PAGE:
of the interior ministry in Manama. He never re-emerged. No reason has been
given for his arrest, nor has there been any news of his condition.

In a series of emails, passed on in the hope of drawing attention to the plight
of he and his colleagues, the surgeon describes appalling scenes at Salmaniya
hospital, with staff being threatened and detained in increasing numbers for
treating injured democracy protesters.

"Interrogation committees question me about our role in treating the injured
protesters, who are considered now criminal for protesting against the
government," he said, shortly before being detained. "We said we were there to
treat patients and have nothing to do with politics.

"I don’t have good feeling about things going on in Bahrain. So many of our
consultant surgeon and physician colleagues been arrested at pre-dawn raids and
disappear."

On 17 February, at the start of the demonstrations, he wrote: "It has been a
long day in the theatre with massively injured patients equivalent to a
massacre. Things are still volatile and [I] hope there will be no more death."

By mid-March the situation had deteriorated rapidly: "Right now I am in the
hospital exhausted and overwhelm by number of youth lethally injured casualty,
it’s genocide to our people and our hospital doctor and nurses are targeted for
helping patients by pro government militia, so many doctors and nurses been
physically attached for just attending injured one. ambulances smashed or
targeted by military.

"I well leave know, marshal law imposed just few hours ago. I am grateful for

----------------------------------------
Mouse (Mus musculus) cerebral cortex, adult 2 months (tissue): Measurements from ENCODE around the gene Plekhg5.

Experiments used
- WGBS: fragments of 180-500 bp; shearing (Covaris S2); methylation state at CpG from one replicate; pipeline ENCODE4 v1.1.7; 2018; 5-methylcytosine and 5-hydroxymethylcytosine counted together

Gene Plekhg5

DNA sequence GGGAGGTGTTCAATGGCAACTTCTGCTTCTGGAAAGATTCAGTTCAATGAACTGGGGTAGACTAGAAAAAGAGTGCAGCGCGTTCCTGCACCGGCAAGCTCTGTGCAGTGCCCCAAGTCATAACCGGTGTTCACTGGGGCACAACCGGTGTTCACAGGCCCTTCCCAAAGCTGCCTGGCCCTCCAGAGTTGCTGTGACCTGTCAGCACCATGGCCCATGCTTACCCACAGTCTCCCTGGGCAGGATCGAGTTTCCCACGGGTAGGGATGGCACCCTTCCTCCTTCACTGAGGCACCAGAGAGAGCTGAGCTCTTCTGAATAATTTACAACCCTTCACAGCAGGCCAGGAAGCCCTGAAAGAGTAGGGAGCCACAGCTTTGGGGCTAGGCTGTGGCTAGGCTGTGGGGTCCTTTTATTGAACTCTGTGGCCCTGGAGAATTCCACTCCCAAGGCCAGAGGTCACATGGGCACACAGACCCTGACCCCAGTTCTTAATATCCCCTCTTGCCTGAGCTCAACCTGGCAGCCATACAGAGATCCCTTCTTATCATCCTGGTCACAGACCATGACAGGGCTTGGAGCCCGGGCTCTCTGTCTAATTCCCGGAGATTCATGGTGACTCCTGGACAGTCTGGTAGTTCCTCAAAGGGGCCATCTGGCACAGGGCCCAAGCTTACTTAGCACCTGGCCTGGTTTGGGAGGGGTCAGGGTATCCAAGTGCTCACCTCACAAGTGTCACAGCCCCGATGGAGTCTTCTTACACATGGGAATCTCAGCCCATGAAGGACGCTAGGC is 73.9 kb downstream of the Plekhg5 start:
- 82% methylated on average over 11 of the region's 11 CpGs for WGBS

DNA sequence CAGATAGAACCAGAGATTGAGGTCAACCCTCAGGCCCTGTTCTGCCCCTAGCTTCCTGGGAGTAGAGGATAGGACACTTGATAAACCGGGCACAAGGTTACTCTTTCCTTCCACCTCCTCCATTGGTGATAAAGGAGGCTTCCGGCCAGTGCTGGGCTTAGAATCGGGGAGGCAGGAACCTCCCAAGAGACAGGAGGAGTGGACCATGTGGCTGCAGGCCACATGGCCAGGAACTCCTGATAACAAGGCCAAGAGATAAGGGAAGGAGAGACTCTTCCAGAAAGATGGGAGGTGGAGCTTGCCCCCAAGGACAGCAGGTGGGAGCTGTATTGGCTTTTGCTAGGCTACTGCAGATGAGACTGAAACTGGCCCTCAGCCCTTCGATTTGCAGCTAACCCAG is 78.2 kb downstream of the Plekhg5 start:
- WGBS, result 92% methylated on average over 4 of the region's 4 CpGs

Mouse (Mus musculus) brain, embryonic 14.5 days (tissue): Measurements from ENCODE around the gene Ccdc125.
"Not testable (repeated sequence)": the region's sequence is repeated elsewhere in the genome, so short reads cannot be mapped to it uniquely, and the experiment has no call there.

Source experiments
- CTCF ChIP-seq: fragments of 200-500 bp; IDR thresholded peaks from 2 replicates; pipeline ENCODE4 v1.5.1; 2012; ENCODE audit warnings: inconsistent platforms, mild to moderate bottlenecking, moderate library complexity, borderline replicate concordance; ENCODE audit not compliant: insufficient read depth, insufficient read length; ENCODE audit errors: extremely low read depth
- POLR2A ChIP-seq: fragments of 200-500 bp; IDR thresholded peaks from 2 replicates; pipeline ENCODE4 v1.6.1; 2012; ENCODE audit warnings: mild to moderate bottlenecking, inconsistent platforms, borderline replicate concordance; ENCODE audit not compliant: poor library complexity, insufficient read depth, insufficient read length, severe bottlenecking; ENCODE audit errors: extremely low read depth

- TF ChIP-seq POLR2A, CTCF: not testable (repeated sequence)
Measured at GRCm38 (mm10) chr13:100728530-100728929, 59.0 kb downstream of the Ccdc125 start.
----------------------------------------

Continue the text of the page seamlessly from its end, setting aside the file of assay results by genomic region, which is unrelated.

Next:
what [name cut] taught me, it make it possible for me to help and save allot
over the last days."

There followed a long silence before he wrote again: "Three weeks of hell. The
military took control of the Salmaniya Hospital, doctors, nurses, paramedics and
patients treated as suspects by soldiers and policemen. Daily interrogation and
detention to some of our colleges." He added: "Very much intimidated and
frighten."

The surgeon’s British colleague said yesterday: "My friend is a very nice, very
hardworking surgeon and totally apolitical. He was taken in for interrogation
and hasn’t been seen since.

"He and his colleagues have had a dreadful time. They have been proper doctors
treating whoever turned up. His detention is appalling. Doctors are supposed to
treat patients whoever they are, not locked up because they are caring for
supposed dissidents."

John Black, president of the Royal College of Surgeons of England, said: "These
reports of harassment of medical staff in the ongoing unrest in Bahrain,